My Cabbie, The Parent Expert

 My Cabbie, The Parent ExpertI was running late for a writing session with my dear and gorgeous friend Jondi Whitis in Brooklyn this morning.  If you are familiar with NYC, you know that subways between Manhattan and Brooklyn don’t always run so well on weekends, an experience I learned the hard way from living in Brooklyn last summer.  So I grabbed a cab, put my head phones on and settled in for the long ride from the UWS to Park Slope.

Luckily for me, my cabbie would have none of it.  He wanted to talk, which is rare for a NYC cabbie.

OK, since I’m interested in hearing people’s stories, I slid the Bose QC3s from my ears and tuned in, pulling myself forward in the seat to hear him better as he talked about how much safer NYC is now than 17 years ago when he first began driving cabs.  He told me story after colorful story of those early days of living on $20 for the whole week and I enjoyed every minute, one eye on the glassy Hudson River as we drove along, one eye on my driver.  He was born in Bangladesh.  Since I figured he was in the right age range, I wanted to ask him what it was like to live there in its transition from being East Pakistan to Bangladesh, but I held my tongue, not wanting to be insensitive.  That was a civil war afterall…  (remember George Harrison – my favorite Beatle – and his song about the troubles there called ‘Bangladesh’?)

Then my driver began to speak about his only son, who is finishing college.  His pride in his boy was so clear that it made me smile.  I love to hear parents talk about their kids.  I’m a sucker for those conversations and could listen all day long, maybe because I love my own daughter so much.  (One of my favorite staff members of all time, Ben Jones, once remarked to me that my staff took bets on how long it would take before I worshipfully mentioned Nora every day.  😉  Hey, I could be known for worse…)

Then this dignified man from Dhaka told me that he was driving the night shift in NYC when his son was small.  He rarely saw his son as he did whatever it took to make a living.  One day, when the boy was in 1st grade, he complained to his Dad that he never saw him and that he missed him.  The driver’s wife said that all evening long when the boy was doing homework, he was anxious about when his Dad was coming home again.  The very day his son told him this, my driver quit the night shift and went to a tougher day shift.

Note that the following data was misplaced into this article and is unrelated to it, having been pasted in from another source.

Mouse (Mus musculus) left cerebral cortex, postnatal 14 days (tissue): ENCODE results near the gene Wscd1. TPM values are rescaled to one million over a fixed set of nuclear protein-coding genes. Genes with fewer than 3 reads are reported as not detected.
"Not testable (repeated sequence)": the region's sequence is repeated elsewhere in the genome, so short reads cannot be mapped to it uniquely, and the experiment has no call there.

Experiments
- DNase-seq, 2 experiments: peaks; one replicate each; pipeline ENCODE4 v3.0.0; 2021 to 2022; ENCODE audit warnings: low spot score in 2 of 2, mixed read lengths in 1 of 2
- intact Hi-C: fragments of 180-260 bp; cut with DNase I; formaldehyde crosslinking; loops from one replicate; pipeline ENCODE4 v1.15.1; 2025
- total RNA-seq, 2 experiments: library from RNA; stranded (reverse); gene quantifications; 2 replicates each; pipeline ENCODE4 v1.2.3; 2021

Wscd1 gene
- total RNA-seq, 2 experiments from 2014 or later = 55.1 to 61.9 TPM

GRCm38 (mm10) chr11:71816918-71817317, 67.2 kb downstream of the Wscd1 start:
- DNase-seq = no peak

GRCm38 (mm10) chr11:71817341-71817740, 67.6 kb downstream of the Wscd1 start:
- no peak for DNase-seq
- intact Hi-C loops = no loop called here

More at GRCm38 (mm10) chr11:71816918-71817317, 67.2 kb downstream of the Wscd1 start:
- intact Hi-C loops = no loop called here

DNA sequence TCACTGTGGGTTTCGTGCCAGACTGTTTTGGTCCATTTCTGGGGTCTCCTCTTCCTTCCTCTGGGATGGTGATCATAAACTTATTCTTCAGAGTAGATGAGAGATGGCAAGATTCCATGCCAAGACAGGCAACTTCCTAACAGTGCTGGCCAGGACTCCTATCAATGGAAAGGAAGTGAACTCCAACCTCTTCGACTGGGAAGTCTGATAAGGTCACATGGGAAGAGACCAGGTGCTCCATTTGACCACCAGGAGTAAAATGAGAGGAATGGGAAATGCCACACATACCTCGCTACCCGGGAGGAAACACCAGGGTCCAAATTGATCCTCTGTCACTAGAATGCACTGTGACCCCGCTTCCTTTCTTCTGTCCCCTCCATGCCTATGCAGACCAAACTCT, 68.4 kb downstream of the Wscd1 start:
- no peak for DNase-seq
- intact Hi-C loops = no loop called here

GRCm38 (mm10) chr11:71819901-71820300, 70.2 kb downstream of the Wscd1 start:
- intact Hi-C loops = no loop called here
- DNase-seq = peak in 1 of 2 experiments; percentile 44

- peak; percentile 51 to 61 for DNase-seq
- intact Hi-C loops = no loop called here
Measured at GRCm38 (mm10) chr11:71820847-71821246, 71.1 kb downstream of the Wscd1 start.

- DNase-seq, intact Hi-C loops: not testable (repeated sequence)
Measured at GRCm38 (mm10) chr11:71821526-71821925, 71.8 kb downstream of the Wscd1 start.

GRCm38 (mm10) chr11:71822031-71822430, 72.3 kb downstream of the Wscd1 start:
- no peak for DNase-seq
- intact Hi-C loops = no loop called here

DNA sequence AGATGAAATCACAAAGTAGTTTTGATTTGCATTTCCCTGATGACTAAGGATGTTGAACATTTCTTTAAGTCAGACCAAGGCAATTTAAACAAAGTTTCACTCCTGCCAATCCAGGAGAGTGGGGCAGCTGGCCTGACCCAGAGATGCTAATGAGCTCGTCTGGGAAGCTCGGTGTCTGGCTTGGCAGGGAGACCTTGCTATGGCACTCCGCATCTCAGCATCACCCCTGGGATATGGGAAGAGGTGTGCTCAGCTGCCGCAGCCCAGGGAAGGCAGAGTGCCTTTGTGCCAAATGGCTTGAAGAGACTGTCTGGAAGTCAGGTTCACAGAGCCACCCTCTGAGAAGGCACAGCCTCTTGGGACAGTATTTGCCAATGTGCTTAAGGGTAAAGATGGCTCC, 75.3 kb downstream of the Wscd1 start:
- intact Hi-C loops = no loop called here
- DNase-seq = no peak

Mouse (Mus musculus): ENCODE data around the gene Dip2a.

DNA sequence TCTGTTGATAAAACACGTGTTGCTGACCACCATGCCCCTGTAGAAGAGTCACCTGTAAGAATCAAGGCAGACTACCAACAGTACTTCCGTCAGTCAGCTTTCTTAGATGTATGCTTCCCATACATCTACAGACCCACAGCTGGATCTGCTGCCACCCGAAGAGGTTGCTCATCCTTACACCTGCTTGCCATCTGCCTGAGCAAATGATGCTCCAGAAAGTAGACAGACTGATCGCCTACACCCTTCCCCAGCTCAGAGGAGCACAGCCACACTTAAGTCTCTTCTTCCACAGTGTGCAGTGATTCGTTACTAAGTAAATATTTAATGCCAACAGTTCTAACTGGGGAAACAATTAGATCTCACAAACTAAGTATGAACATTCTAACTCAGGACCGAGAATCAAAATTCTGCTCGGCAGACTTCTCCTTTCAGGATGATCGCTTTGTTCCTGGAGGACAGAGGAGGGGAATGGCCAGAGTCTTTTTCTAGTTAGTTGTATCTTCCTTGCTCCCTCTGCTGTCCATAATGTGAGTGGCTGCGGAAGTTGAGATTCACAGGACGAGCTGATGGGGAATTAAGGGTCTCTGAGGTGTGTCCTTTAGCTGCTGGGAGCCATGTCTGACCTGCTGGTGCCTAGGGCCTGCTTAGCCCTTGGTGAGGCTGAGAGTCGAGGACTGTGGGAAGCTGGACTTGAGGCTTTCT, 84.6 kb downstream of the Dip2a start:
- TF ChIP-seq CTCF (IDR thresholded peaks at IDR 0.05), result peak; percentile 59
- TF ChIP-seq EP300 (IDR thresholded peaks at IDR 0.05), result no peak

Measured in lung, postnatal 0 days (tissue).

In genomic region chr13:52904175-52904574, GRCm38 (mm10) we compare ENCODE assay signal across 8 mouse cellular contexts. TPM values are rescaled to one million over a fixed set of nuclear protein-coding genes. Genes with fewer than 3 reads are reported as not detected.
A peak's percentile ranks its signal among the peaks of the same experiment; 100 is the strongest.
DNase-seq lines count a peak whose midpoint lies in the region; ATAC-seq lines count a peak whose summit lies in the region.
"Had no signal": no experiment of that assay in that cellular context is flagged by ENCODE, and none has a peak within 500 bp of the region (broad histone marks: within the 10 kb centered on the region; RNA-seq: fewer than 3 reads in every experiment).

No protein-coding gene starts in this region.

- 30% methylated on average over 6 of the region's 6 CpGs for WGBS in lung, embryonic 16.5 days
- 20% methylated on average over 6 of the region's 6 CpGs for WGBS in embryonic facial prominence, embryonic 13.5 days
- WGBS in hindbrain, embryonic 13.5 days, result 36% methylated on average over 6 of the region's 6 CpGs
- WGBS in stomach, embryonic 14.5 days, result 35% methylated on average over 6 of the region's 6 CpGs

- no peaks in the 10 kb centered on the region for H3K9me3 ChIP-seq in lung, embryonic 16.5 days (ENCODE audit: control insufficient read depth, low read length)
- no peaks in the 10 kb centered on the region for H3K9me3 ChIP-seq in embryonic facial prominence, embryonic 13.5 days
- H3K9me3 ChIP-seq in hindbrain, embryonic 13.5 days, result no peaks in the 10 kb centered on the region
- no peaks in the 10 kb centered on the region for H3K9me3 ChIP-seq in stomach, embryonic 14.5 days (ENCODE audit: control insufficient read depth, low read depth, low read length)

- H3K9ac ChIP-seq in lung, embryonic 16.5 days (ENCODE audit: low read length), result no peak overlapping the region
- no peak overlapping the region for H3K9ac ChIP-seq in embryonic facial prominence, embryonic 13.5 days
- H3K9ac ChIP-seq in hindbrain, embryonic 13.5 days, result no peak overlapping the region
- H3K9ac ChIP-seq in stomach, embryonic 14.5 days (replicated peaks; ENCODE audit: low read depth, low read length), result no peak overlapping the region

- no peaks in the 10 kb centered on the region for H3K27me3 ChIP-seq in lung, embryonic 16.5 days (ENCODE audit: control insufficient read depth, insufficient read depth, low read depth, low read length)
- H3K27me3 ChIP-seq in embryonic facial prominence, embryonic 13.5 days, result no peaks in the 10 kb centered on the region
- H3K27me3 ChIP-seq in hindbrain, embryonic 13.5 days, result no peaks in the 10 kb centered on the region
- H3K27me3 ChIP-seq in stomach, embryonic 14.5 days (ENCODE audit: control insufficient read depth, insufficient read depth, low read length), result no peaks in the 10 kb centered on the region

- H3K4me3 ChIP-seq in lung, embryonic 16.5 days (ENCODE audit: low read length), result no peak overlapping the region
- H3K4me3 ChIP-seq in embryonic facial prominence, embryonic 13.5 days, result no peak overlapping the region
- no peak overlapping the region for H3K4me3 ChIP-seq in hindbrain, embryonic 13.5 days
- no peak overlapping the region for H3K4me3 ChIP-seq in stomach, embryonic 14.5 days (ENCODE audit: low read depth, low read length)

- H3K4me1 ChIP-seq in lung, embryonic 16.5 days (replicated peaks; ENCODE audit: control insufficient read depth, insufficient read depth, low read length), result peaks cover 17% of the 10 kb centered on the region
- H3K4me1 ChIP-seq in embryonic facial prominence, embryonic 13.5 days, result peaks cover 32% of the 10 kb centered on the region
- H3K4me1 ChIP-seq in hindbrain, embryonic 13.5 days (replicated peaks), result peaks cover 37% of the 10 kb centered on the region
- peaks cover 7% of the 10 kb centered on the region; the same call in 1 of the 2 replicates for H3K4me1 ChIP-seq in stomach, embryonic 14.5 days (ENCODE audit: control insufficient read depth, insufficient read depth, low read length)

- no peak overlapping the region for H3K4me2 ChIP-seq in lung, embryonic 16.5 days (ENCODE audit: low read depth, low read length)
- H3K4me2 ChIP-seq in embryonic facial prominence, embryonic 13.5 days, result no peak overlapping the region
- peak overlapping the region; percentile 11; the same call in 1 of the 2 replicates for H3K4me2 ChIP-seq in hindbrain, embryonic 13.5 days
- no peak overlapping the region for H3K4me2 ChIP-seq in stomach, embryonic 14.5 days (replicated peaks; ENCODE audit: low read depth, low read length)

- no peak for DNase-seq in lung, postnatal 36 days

This is where the conversation got really good.

This beautiful man told me that he did whatever it took to put his only child first.  “After that I spent as much time with him as I could.  There is no substitution for time.  If you put the time into your children, all will be fine.  They will be grounded and settled.”  His son is headed to medical school in the fall, the first in the family to become a professional.  😉

And I thought about the rest of us – me included – who work all the time and squeeze our children in where we can.  I thought about that bulls**t concept I used to believe about how quality trumps quantity and my heart broke in the back of that cab.  This is the dilemma of modern motherhood – who comes first, our own self or our children?

I do know that in this swirling and frenetic world, there is no substitute for time.  We only have so many moments with our loved ones, only so many minutes with our little ones before they are off and swimming in their own big sea.  I honestly felt regret today as this man spoke of his parenting and I said a silent prayer that my own parenting was sturdy enough, loving enough, to see my daughter through for the rest of her life.

Another amazing NY moment…

Less Stress, More Success

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Our book group just read your book and it sparked more conversation than we’ve had in the seven years we’ve been reading together. Being successful professionals with busy lives and even busier children, we’re all trying to figure out how to find the time to just stop and enjoy our lives amidst so much pressure. Some of us find ourselves quoting you to our husbands and kids now, so you are our hero. ;-)
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